I used to really snub white wine. While I appreciated why someone would like a well made Chardonnay or German Riesling, I never drank them. They just didn’t have enough going on for me.
Then I met a Jacquère.
It was the Romain Chamiot ‘Aprémont’. I sampled it with the distributor, liked it, made a mental note and moved on. Over the next two weeks I couldn’t get the wine out of my head. It was following me around like a song. I was unfamiliar with Jacquères or wines from Savoie but this turned out to be my gateway drug to Savoie and it’s neighboring Jura region which have become my favorite French wines.
The Savoie Region
Savoie is located on the Eastern border of France by Lake Geneva into the Swiss Alps. It is a stunning mountainous region which exports very little of its wine. There are not a lot of vineyards. The terrain simply doesn’t allow it, but what is made here is unique and worth exploring. Jacquère is the preeminent varietal and is grown throughout Savoie. These vineyards make fresh, dry white wines that reflect the Alpine region. Savoie also produces beautiful sparkling wines and unique reds from more grapes you’ve never heard of such as Gringet and Mondeuse, but we won’t get into those here. One wine at a time.
Romain Chamiot is a third generation winemaker working his grandfather’s land. There are 7 hectares in total almost all of which is planted to Jacquère. Romain is present at every stage of the winemaking process from tending the vines to the cellar. The vineyard is on a steep slope, typical of this mountainous region, thus most of the vines are tended by hand. These are old vines, most 40-50 years, some as old as 80 years. The estate also makes a tiny amount of Mondeuse but not enough to export.
This is a cru wine. We know this because it says Aprémont on the label. The vines are 50 years old. Older vines produce wines with more complex flavor profiles. There is no oak here. The grapes are whole cluster fermented in stainless steel. Using the whole cluster will also add to the complexity. The winemaker uses indigenous yeasts, which is just cool, and there is a minimal addition of sulfur. The wine has undergone malolactic conversion which can have the effect of softening it and has been aged on the lees (dead yeast cells) which will add to the aroma and also lend another layer of complexity.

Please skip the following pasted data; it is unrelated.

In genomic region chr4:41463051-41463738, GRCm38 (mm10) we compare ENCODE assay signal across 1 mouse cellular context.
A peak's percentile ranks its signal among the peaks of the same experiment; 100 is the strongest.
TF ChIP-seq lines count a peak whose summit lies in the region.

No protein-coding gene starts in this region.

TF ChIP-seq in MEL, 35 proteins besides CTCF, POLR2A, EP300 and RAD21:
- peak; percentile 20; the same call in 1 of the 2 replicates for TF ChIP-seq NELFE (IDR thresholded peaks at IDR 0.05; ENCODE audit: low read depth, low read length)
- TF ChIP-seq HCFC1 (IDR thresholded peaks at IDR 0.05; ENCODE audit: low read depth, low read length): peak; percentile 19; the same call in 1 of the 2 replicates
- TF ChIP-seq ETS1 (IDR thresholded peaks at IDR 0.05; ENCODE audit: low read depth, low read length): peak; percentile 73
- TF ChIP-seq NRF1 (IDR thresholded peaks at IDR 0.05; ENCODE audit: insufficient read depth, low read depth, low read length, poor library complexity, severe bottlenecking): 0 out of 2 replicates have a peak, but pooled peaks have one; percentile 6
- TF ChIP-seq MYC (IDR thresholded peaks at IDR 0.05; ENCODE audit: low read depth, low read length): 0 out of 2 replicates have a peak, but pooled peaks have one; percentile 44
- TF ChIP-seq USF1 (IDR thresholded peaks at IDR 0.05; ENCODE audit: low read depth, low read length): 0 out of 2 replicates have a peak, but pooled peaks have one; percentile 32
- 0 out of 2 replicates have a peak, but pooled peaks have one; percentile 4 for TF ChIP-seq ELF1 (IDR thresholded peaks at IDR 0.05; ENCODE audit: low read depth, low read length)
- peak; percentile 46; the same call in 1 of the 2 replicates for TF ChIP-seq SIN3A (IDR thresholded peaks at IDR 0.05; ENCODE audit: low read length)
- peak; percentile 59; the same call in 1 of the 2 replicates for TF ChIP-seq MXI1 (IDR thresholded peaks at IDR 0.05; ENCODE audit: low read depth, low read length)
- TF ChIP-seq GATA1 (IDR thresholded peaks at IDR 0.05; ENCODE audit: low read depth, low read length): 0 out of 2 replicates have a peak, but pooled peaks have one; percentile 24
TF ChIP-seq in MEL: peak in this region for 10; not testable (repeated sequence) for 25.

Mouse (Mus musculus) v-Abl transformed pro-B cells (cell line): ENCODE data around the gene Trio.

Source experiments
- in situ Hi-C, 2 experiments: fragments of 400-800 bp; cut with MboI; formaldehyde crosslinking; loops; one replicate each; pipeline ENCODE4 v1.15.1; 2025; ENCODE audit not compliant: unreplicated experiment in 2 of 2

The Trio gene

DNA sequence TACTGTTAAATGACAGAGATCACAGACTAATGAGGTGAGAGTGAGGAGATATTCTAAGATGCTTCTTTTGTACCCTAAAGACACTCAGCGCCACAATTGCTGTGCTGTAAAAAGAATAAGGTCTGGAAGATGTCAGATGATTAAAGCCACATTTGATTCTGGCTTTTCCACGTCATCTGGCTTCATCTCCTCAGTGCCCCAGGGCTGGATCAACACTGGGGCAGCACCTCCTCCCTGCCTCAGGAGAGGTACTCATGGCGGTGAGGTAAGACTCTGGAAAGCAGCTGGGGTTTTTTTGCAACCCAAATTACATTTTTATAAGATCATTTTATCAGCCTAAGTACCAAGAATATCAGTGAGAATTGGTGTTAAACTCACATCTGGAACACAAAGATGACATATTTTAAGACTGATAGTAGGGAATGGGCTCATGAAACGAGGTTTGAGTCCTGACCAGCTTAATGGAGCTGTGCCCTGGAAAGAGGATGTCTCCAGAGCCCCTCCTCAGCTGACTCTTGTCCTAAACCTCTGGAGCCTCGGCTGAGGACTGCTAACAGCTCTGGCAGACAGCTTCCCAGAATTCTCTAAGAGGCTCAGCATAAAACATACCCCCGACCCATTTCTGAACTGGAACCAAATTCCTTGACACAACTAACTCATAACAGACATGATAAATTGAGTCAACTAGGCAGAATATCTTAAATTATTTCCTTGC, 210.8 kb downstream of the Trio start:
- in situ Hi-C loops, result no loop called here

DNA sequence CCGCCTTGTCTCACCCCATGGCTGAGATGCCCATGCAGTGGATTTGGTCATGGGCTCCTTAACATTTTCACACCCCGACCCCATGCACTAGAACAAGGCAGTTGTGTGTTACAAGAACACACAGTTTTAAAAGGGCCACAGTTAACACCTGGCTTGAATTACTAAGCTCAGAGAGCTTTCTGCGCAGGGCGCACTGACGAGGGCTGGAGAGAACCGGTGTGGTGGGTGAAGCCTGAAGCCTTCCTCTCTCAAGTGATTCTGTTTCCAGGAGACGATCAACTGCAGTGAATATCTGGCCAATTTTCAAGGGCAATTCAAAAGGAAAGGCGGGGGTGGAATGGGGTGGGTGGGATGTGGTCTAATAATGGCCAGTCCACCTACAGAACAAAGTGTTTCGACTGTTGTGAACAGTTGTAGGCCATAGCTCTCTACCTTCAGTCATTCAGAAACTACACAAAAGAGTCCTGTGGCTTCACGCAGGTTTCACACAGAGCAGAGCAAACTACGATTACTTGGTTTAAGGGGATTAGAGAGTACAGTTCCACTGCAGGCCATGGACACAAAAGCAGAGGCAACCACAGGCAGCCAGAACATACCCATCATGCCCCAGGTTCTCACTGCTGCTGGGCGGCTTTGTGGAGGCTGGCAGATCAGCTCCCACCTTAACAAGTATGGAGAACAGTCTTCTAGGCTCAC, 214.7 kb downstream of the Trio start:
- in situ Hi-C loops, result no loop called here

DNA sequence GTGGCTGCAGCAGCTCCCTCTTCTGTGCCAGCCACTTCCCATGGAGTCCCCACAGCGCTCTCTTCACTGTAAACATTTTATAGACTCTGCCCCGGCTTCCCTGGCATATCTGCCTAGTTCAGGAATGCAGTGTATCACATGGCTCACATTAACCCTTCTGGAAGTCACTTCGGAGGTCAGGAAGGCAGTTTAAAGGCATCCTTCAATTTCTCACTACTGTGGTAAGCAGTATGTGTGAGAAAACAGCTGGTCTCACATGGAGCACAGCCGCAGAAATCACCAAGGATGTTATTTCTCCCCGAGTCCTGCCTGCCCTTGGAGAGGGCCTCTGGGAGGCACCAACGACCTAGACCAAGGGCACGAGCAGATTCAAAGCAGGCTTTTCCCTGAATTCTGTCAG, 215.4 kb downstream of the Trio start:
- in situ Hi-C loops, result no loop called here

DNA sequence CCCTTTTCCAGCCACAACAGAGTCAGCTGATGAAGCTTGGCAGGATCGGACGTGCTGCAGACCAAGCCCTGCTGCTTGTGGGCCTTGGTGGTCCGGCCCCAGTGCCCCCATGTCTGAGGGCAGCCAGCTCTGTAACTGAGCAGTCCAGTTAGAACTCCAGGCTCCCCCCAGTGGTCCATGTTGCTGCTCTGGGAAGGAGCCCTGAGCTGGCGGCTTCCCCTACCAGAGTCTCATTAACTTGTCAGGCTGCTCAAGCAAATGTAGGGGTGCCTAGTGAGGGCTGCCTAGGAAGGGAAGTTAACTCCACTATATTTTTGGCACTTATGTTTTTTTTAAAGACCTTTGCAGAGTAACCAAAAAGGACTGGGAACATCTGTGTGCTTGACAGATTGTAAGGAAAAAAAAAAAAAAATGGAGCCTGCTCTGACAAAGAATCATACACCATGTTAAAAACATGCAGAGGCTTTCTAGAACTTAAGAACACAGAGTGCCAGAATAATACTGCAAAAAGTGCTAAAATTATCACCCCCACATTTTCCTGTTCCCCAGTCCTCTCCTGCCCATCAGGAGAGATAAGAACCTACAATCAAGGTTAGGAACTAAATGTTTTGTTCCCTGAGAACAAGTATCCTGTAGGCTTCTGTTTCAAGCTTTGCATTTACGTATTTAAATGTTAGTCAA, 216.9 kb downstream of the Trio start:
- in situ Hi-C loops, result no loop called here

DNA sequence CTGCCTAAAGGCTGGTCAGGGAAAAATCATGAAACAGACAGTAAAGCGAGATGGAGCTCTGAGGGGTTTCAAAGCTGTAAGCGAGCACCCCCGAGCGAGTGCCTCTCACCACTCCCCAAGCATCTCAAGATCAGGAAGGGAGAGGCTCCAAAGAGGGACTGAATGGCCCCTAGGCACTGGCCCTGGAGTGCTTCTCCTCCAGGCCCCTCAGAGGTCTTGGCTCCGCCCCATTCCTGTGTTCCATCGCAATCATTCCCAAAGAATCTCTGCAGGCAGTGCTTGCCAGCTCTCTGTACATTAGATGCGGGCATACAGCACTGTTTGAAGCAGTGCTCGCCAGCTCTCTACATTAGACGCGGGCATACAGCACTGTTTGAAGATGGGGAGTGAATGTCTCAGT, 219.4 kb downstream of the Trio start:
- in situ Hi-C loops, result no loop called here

Ok, let’s drink it
I took this out of the refrigerator about 20 minutes before I opened it (I don’t like my wines too cold). Lingering over a wine while I prepare food in the kitchen is my favorite pass time. Even if I’m just cooking for myself I go all out. I make a gigantic mess, eat too much and then don’t feel like cleaning it up.
The wine is a bright, beautiful gold in the glass as it catches the sun. On first impression there are distinct and alluring soft apple and pear aromas over hints of almond and violet. The almond quality of a Jacquère is what I most love about them. The fragrance here is very pointed and shoots right behind my eyeballs. The fruit character carries through to the palate with a little lemon zest and not quite searing acidity. Lush, round and thirst quenching, the wine has a very slight tingle and a stoney, almost chalky finish. It’s stunning. As the wine warms the aromatics increase.
I paired this with halibut in a saffron cream sauce with slightly burnt carrots and garlic chips, tarragon and a sprinkle of goat cheese on the side. The wine stood up well to the fish but the carrots were a little too bitter for the wine and maybe needed something with more residual sugar.
Perfection is a state of mind.
Get This Wine
Romain Chamiot ‘Aprémont’ $22 / 750ml. As part of the One Wine At A Time project, you get 10% of this wine if you purchase it by Wednesday, August 23, 2017.
If you’d like to have us hold a bottle for you, please email me at firstname.lastname@example.org. If you’ve purchased the wine and tried it, we’d love your feedback. Post your comments here.